Every young scholar is now faced with the dilemma of writing the truth as the evidence compels him to do, or venturing into weaponized speculation that is far more likely to win him peer approbation and career enhancement, even as it insidiously bankrupts his discipline.
Elite wisdom, which in its allegiance to the scientific method eventually is likely to find an antidote and vaccination against the virus, still fails us in so many other ways in which it should not, in part also because its high priests rarely face the consequences of their own ideological and scientific pronouncements.
Whatever the end result of this crisis, few at the WHO, CDC or the state health directors are going to lose their jobs in a way the small restaurateurs and Uber drivers most certainly will.
When the corporate lawyer, under 65 and not a health-care worker, rails that the know-nothings wish to endanger him by restarting the economy, despite a 5-in-1,000 chance of dying if infected, his argument is not based on existential need, nor is it part of the lose-lose landscape of his supposed social inferiors who are willing to risk a small chance of severe infection to prevent a very likely chance of going broke and ruining an entire family.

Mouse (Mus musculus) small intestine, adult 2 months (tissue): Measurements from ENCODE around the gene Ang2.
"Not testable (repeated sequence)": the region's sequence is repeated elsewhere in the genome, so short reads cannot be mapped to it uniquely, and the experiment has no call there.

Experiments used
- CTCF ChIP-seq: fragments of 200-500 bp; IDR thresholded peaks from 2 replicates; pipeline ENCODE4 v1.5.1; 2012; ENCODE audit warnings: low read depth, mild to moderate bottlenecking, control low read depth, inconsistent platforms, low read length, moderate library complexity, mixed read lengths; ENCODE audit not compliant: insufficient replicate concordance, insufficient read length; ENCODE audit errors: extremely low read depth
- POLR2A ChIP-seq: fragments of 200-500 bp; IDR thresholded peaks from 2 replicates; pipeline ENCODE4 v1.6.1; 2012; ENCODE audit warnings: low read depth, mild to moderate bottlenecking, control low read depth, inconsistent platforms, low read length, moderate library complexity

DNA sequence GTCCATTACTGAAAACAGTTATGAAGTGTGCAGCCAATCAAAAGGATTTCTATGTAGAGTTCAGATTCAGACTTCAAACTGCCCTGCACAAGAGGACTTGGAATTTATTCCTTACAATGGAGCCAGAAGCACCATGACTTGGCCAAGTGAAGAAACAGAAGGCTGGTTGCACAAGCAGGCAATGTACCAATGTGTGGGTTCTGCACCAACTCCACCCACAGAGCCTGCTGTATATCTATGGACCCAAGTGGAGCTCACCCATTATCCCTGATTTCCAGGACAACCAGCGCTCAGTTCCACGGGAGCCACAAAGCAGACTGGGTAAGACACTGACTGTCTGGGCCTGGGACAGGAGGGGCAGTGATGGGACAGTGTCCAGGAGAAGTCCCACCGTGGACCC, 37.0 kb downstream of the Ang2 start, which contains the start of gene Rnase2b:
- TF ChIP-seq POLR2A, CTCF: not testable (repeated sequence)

That is, elites who make policy do not necessarily immediately need to plug back into a normal economy to survive. An Ezekiel Emanuel—brother of Rahm (of “never let a crisis go to waste” infamy), advisor to Joe Biden, and of greater infamy for his prior callous pronouncements that those over 75 (e.g., like Joe Biden) more or less are society’s unproductive and enfeebled sponges—claims that we might need to be shut down America for up to another 18 months (but then why not two or three years?).
The subtext of Emanuel’s warning is that even after 72 weeks of such exhausting punditry from a university billet, he will emerge more or less financially secure, maybe our national health czar in a new administration, and without much worry that millions of others will not—or in fact will die or sicken trying to remain solvent.